In 1899, the Post Office Department moved all its operations into the old Post Office Pavilion (the building is still standing and will soon become a Trump Hotel) at 11th St and Pennsylvania Ave. Here, visitors could see their government at work, wonder at the skill of so-called “blind readers,” and marvel at the odd items sent through the mail.

Old Post Office Pavilion, c.1900

The old Post Office Pavilion, c. 1910. (Photo: Library of Congress)

One writer described the overall appearance of the museum as, “more of a pawnbroker shop than anything else.” Others described the unique mix of objects as, “the contents of the witches cauldron in MacBeth.” And one writer for a Montana newspaper described it as resembling “the handiwork of the inmates of a lunatic asylum.” This jumble of objects included “all manner of watches” and jewelry, baby clothes, gloves, razors, firearms, playing cards, toys and dolls, musical instruments, Bibles, snuff boxes, medicines, dried fruit, bones, human hair, and even a “rather old and musty” fruit-cake. What might have at first appeared to be a random collection of the strange and noteworthy would, on second glance, make perfect sense. For example, a revolver on display was said to “stand guard” over the collection of rings and other jewelry.

Occasionally, people reunited with lost items during a visit to the DLO Museum. In 1890, a gentlemen discovered his false teeth while visiting the museum. He sent the dentures off to his dentist for repair “but lost track of them entirely.” In the intervening months, he purchased new dentures, so his false teeth remained on display in the museum. Perhaps more common was individuals who could prove their claim on lost jewelry, family Bibles, and other household items.

The macabre and somber also graced the museum’s display shelves. In addition to a few skulls, an 1890 newspaper article described “a little envelope” containing “a lock of dark-brown hair. An inscription, in a nervous hand, reads: ‘This contains my hair. Charles Guiteau.” Apparently, Guiteau, who assassinated President Garfield in 1881, dropped a lock of his hair into the mail for a wealthy woman. She declined to receive the gift and the hair, which “resembled bristles shared from the spine of a pig” rather than human hair, made its way to the DLO Museum. The museum also held a piece of wood from the floor where Jesse James was killed.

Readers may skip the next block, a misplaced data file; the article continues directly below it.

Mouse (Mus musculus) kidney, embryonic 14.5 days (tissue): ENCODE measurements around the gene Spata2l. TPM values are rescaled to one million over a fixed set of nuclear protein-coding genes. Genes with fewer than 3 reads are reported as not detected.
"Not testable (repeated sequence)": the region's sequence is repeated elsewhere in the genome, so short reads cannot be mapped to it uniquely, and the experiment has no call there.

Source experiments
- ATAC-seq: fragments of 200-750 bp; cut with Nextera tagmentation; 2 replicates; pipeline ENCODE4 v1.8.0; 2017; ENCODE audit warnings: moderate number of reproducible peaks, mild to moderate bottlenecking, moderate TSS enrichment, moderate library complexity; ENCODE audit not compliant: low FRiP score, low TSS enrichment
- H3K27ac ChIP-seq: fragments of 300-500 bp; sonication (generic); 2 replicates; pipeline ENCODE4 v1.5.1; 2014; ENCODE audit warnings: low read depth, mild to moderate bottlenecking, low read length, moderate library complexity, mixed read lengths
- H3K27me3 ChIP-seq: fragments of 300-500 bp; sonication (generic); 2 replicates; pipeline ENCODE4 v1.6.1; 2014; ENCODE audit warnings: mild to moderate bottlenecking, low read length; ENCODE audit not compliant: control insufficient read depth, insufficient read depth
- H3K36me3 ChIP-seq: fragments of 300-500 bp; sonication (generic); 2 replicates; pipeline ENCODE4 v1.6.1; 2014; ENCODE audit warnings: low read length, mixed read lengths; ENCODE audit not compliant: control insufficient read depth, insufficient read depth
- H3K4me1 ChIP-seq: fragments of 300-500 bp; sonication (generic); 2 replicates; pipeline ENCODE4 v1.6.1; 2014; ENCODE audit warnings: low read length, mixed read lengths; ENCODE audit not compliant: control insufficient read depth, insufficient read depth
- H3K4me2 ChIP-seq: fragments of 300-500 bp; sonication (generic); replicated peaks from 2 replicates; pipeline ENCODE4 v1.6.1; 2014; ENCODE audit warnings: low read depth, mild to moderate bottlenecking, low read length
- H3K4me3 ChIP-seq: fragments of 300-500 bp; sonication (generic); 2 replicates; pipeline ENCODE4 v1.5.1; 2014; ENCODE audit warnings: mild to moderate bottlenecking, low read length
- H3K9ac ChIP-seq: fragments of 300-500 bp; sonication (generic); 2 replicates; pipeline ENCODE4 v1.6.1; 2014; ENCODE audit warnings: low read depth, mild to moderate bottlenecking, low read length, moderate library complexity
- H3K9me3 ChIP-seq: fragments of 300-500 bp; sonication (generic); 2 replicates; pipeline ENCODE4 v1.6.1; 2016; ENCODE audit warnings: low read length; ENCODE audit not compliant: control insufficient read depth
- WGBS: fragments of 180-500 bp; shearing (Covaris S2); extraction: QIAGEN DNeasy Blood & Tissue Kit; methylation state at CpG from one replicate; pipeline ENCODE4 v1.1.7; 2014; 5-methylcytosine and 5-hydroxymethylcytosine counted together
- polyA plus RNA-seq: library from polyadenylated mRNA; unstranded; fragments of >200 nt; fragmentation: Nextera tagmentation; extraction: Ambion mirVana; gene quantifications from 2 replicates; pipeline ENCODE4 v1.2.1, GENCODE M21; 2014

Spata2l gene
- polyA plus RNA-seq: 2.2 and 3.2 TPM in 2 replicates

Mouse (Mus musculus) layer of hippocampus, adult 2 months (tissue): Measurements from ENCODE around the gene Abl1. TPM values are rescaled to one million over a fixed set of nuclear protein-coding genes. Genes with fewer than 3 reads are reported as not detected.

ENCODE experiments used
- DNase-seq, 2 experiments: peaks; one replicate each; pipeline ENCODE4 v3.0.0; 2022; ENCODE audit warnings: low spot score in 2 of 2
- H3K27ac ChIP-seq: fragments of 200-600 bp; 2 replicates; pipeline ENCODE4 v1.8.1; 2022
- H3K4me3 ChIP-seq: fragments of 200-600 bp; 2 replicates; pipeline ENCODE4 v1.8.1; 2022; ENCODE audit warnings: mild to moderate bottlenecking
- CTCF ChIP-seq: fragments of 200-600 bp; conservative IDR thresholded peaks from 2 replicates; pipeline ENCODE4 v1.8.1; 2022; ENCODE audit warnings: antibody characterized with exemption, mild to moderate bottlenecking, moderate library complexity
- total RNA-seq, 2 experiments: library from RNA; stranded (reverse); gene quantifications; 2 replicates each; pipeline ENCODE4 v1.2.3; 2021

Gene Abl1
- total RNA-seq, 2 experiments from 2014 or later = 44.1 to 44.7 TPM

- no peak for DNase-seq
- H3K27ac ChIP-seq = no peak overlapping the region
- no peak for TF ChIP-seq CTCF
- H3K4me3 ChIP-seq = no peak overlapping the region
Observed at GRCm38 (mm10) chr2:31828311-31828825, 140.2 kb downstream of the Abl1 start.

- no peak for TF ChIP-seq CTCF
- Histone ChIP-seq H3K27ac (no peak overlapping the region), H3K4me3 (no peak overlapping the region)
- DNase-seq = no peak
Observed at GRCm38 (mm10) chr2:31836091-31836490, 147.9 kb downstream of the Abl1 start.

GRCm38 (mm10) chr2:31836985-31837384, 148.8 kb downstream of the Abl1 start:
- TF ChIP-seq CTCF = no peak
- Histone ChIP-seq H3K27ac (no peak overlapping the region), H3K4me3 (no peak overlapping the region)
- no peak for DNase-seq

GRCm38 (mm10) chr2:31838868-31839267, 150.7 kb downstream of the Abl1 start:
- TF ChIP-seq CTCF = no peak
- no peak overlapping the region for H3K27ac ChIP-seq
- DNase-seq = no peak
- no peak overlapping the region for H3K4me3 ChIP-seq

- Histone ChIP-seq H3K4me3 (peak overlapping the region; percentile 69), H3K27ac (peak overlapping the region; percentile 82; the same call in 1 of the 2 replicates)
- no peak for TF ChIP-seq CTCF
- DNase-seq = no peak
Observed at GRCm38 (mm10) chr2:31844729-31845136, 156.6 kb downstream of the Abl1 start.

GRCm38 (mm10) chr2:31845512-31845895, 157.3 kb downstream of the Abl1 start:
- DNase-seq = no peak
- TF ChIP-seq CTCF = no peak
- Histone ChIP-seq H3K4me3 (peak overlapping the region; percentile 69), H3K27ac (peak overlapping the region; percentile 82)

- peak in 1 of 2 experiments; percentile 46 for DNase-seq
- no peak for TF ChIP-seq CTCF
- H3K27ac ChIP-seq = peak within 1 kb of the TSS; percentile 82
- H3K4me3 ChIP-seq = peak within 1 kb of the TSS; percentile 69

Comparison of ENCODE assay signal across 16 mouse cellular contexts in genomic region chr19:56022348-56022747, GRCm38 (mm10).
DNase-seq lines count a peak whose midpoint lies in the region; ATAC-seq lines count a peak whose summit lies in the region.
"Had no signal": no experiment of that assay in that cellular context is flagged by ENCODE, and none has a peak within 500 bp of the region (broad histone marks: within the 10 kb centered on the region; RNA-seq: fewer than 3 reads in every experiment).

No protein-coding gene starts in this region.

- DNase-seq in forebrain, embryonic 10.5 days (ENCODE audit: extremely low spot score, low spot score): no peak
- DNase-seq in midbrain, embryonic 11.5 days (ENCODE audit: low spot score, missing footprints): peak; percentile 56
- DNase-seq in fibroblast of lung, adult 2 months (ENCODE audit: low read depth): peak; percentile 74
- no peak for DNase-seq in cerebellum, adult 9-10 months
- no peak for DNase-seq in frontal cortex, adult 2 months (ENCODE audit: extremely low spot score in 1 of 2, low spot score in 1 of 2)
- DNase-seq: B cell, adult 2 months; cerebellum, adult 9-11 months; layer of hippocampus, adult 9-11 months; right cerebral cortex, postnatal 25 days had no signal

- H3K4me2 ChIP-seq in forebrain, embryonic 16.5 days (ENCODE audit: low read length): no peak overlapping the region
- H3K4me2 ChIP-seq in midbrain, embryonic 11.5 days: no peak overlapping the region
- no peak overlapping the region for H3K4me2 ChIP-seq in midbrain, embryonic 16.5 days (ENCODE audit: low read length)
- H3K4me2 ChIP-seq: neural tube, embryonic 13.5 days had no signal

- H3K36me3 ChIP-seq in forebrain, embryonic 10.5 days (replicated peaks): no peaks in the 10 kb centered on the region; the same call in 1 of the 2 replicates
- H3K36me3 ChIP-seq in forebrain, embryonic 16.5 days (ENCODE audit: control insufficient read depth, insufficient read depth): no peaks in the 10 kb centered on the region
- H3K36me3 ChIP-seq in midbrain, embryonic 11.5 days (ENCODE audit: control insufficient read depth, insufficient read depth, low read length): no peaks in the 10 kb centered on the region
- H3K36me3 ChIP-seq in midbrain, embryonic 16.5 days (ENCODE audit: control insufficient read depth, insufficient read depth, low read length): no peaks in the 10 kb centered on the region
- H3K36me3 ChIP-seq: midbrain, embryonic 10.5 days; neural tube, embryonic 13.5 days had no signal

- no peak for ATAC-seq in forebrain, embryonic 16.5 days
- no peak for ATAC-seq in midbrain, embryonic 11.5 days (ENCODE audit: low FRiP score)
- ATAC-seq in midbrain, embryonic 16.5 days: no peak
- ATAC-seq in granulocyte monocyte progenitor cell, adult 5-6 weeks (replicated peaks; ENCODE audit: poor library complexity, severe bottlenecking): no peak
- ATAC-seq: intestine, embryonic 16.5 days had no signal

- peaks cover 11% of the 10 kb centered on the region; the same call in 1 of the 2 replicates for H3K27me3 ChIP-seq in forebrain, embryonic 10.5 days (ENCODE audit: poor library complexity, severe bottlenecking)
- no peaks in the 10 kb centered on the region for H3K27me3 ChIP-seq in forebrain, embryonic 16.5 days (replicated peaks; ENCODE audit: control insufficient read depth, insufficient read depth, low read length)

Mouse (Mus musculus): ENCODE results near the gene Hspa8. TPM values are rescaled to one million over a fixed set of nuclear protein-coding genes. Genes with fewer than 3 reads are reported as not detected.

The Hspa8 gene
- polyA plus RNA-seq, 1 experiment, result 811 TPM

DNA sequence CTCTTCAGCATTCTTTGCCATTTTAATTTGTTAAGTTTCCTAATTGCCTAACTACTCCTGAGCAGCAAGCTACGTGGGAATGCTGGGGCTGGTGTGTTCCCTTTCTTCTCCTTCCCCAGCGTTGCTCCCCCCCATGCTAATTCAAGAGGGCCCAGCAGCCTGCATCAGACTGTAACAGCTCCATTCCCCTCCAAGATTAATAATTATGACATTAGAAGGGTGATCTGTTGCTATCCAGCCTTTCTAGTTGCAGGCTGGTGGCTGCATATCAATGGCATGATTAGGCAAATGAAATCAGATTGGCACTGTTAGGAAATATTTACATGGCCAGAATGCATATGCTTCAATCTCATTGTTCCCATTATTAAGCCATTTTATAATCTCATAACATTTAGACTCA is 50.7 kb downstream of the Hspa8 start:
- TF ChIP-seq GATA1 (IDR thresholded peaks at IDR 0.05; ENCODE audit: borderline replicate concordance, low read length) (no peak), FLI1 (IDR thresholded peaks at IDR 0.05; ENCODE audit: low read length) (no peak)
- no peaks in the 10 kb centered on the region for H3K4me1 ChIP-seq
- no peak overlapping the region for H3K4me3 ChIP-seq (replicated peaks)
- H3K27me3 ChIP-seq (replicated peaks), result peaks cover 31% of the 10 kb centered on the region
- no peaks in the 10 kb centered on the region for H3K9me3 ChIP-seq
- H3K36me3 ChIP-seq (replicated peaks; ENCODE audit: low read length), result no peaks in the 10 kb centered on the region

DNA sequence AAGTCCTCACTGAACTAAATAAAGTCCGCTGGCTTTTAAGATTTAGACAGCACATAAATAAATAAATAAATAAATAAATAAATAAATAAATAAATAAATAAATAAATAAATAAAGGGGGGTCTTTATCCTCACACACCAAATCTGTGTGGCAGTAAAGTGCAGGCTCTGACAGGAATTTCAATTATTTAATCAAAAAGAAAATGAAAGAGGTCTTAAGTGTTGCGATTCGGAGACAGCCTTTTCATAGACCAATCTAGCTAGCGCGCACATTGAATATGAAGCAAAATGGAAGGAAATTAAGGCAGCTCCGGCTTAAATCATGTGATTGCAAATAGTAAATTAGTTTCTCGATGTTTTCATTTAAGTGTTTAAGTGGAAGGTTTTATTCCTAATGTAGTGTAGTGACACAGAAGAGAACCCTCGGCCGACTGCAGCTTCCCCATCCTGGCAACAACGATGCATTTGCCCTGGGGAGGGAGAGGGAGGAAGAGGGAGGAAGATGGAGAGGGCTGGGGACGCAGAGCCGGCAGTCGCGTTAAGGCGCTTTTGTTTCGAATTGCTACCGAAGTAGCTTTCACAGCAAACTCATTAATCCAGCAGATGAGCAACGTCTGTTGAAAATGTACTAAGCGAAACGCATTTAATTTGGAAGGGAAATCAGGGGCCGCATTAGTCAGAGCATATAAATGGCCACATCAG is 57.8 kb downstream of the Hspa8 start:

Dead letter sale, c.1910-1920

A Dead Letter Office sale, c. 1920. (Photo: LIbrary of Congress)

Perhaps the most somber items on display in the DLO’s museum were thousands of photographs of Civil War soldiers. Women wept over the album as they searched for a trace of their husbands, fathers, brothers, and friends lost during the Civil War. Occasionally a visitor did find the image of their loved one and was allowed to take the photograph home with them. Most of the photos remained unclaimed, however, and served as a kind of informal memorial to the Civil War’s dead.

The DLO Museum also preserved the Post Office Department’s history. A favorite item included a mailbag slashed and “covered with blood” when Native Americans attacked a mail carrier in the southwest. The museum also displayed an entire stage coach, model ships, and a number of life-size figures showing postal uniforms from around the world. Many of these objects are now in the Smithsonian National Postal Museum’s collection.

The Dead Letter Office Museum closed in 1911 and most of its contents were transferred to the National Museum (soon to become the Smithsonian Institution). As the Smithsonian began to group its collections into individual museums, items from the DLO Museum transfer were split up–some went to the Natural History Museum, some to the National Postal Museum when it opened in 1993, and still others have been deaccessioned over the past century. 

The growing volume of mail, and the associated growth of dead letters, required the decentralization of Dead Letter Office operations. In 1917, Congress granted the Post Office Department the authority to open branches in several cities, including New York, Chicago, San Francisco, San Juan, Puerto Rico, and Honolulu. Dead parcel branches, which handled the undeliverable packages, opened at the same time in cities like Atlanta, Boston, New Orleans, Omaha, and more. In 1994, the Dead Letter Office changed its name to the much less catchy Mail Recovery Center.

The United States Postal Service still handles many thousands of dead letters each year. Today, all undeliverable mail ends up at a single Mail Recovery Center in Atlanta, Georgia. Like its predecessor the Dead Letter Office, the MRC auctions off items with the revenue going to the Postal Service. The MRC does not sell items individually but as large groups. In 2013, buyers bid on a huge basket of keys and entire tractor trailers filled with books.

Unfortunately, you will not be able to witness a bidding war for a group of musical instruments or unopened boxes a la Storage Wars. The Postal Service now contracts with the website to run the auction online.

Join Obscura Society DC for a morning of Dead Letters on Sat., Oct. 31.